Today I finished an exceptional book by Jon Gordon titled, “Training Camp.” Its a leadership fable, written in the fashion of Ken Blanchard and Patrick Lencioni. The impact is tremendous. The fable that Gordon offers is built around 11 principles that help us move from good to great. Here’s the list:

1. The best know what they truly want.
2. The best want it more.
3. The best are always striving to get better.
4. The best do ordinary things better than anyone else.
5. The best “zoom-focus”.
6. The best are mentally stronger.
7. The best overcome their fear(s).
8. The best seize the moment.
9. The best tap into a greater power than themselves.
10. The best leave a legacy.
11. The best make everyone around them better.

Intrigued? Let me recommend this outstanding work to you. Its a quick and easy read that delivers incredible help to those who are tired of being average.

Categories : Books, Leadership
Comments (0)
Aug
28

Pray for Houston

By · Comments (0)

Father in heaven,

Be present in Houston today:

For those who suffer,
For those who are displaced, and
For those whose lives will never be the same.

We pray that family and friends who are separated will be safely reunited.

We pray for the leaders of the communities that are impacted, for the leaders of the state of Texas, and for those who guide and direct federal assistance.

We pray especially for those who are first to respond and the last to leave.

May your mercy and grace abound.

Amen

Categories : Uncategorized
Comments (0)

If we were to ask Moses to tell us about himself at the end of Exodus chapter 2, he would self describe as an 80 year old man with a past, who has found himself living the simple life of a shepherd in the Midian desert.
God had other plans for Moses and called him to return to Egypt to deliver the people of God from slavery. Moses was understandably reluctant to accept such a large assignment. His reluctance was so great he determined to argue with God about his personal worthiness. He does so by making five telling objections.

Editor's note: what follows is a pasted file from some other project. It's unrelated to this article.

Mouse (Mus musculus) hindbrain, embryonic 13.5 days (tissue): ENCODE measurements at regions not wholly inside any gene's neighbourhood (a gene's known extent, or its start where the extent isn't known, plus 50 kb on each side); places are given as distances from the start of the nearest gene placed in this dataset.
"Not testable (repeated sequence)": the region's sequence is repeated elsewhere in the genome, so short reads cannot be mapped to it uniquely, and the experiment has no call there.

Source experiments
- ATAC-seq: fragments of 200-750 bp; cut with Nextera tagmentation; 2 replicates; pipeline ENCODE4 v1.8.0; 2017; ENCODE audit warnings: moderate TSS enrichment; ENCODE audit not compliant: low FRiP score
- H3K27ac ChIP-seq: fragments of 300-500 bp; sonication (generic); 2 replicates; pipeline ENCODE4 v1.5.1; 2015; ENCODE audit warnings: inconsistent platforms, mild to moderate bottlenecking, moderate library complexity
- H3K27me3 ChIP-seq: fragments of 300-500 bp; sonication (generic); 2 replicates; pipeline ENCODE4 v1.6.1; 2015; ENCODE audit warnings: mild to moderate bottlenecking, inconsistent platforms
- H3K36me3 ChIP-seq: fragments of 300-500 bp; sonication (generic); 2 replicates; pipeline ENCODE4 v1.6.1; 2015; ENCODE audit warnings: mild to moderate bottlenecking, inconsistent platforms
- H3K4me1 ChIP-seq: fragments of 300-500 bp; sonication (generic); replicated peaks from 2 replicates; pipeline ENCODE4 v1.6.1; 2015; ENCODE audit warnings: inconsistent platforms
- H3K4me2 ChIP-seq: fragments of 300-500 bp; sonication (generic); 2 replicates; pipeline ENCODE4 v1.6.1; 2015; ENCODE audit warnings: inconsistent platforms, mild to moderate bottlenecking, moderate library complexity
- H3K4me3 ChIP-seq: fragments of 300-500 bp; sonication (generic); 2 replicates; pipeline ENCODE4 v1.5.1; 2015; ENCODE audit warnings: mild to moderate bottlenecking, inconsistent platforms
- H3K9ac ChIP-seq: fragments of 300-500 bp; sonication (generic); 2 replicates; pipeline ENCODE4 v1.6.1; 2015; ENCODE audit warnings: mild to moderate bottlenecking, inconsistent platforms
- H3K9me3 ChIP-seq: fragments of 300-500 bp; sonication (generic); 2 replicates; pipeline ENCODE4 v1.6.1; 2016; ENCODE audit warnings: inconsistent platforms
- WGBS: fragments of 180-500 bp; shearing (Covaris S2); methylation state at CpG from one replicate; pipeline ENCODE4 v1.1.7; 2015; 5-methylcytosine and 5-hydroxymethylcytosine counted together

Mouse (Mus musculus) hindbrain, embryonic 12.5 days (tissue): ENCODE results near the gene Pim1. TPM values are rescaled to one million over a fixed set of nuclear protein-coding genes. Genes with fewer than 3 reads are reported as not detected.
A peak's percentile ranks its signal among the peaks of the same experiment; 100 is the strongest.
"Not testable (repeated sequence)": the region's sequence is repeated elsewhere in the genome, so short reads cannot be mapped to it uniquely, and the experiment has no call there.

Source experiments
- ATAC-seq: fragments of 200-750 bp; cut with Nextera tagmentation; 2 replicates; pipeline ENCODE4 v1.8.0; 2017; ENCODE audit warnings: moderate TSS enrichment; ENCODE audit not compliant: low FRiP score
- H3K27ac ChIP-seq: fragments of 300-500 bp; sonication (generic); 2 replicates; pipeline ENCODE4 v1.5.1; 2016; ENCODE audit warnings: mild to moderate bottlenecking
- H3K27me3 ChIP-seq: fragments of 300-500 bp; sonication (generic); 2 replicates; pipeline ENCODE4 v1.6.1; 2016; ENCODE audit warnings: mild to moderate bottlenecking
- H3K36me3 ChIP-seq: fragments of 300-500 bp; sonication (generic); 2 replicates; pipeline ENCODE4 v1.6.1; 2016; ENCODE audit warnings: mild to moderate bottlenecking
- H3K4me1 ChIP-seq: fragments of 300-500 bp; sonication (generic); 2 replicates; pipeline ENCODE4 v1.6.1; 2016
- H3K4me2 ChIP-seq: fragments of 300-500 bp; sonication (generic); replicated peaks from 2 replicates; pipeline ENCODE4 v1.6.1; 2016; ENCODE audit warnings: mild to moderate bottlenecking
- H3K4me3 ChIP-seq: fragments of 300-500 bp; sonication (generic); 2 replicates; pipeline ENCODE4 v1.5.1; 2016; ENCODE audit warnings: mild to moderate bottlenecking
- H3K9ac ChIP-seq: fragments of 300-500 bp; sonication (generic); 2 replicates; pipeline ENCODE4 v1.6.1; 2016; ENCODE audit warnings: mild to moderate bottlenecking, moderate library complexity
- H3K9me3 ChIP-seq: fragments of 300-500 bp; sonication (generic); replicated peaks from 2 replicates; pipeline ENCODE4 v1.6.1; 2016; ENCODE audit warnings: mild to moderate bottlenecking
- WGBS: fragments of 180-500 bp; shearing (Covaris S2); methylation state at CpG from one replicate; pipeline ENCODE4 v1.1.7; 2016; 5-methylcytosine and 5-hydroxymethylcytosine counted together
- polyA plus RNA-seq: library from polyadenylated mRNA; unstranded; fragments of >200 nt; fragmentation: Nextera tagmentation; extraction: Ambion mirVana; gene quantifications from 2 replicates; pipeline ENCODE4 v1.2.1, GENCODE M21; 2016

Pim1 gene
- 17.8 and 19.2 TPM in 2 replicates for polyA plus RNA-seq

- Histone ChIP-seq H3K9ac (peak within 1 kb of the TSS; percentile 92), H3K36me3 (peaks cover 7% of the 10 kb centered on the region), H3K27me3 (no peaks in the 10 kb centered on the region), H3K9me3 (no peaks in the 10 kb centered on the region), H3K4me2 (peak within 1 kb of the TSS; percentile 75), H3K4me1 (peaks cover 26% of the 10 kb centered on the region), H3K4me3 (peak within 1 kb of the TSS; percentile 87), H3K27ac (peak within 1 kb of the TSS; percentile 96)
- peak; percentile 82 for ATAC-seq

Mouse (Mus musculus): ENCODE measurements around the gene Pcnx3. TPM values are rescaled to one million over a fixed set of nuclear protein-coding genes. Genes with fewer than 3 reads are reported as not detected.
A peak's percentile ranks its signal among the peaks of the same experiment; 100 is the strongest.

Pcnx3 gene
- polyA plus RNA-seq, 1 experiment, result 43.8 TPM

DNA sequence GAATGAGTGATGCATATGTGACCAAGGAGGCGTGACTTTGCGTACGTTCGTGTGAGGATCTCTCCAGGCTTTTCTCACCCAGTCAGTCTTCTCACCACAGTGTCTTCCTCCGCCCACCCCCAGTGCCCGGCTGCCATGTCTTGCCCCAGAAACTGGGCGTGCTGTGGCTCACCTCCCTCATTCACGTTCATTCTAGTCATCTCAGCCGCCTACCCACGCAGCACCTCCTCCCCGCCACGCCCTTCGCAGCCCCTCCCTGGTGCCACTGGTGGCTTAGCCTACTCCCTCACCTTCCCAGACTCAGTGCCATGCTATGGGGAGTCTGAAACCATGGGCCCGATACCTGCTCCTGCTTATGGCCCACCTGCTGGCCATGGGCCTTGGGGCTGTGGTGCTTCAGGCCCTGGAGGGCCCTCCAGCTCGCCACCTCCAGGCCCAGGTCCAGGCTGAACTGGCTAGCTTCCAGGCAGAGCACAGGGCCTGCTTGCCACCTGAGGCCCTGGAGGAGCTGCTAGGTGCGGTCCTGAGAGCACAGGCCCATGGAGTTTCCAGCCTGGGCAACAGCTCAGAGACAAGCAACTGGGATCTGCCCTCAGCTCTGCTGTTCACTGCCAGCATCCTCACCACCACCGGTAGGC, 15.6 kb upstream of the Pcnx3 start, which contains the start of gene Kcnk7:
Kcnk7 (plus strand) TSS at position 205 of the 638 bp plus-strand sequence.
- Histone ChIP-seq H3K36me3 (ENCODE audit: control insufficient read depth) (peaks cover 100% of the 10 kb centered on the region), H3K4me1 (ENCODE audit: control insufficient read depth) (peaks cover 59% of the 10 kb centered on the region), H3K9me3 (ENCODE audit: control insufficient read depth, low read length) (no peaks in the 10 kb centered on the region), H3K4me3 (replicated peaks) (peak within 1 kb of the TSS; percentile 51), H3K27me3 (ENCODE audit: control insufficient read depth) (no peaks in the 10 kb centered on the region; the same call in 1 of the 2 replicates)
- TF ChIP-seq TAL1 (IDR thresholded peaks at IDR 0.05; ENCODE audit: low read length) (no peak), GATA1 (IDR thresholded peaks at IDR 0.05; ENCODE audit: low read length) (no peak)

Objection #1: “Who am I?” (Exodus 3:11)
In other words, Moses offers that he doesn’t think he can handle the assignment. One might note that he had already tried once to deliver an Israelite from the hand of an Egyptian taskmaster resulting in the taskmaster’s death. In response to his question, God offered his presence. He said, “I will be with you” (Exodus 3:12).

Objection #2: “What is your name?” (Exodus 3:13)
With this question, Moses is seeking authority. Names are necessary for relationships. It is the first thing one does when meeting a new person. If someone withholds their name, they are maintaining relational distance. Names signify intimacy, closeness and availability. In response, God provided not only his name, but a promise. In the following verses God outlined exactly what he was going to do through Moses (Exodus 3:14-22). And every word of his promise came true. But that still wasn’t enough.

Objection #3: “What if they don’t believe me?” (Exodus 4:1)
God’s answer to this question is interesting. “What is in your hand?” In Moses hand was his shepherd’s staff. One might assume that he used it with his livestock for a two-fold purpose–to provide direction and for protection. The point here is that from this moment in the story, the staff of Moses would be called the staff of God. The common, everyday item became uncommon when placed in the hands of almighty God (Exodus 4:2-9). God provided his power and enablement for Moses to accomplish the task he was called to perform.

Objection #4: “I am not eloquent.” (Exodus 4:10)
Moses appears to be reaching at this point. In Stephen’s sermon of Acts 7, he called Moses, “powerful in both speech and action” (Acts 7:22). Perhaps Moses has lost his confidence in Egyptian palace protocol. Nonetheless, God stated that he would provide Moses with the words he would need to speak (Exodus 4:11-12).

Objection #5: “Please send someone else.” (Exodus 4:13)
Moses is finally reduced to admitting he didn’t want the assignment. God had pledged his presence, had made his promise, had offered his power, and guaranteed for his provision. God’s final response was to commend to Moses a partner for the task, his brother Aaron.

Do you hear or see yourself in any of these objections? Has fear caused you to become reluctant to respond to God’s invitation to serve him? The resources God provided Moses are the same resources he offers us today.

Categories : Jars of Clay
Comments (0)
Aug
22

Moses: “I am Afraid”

By · Comments (0)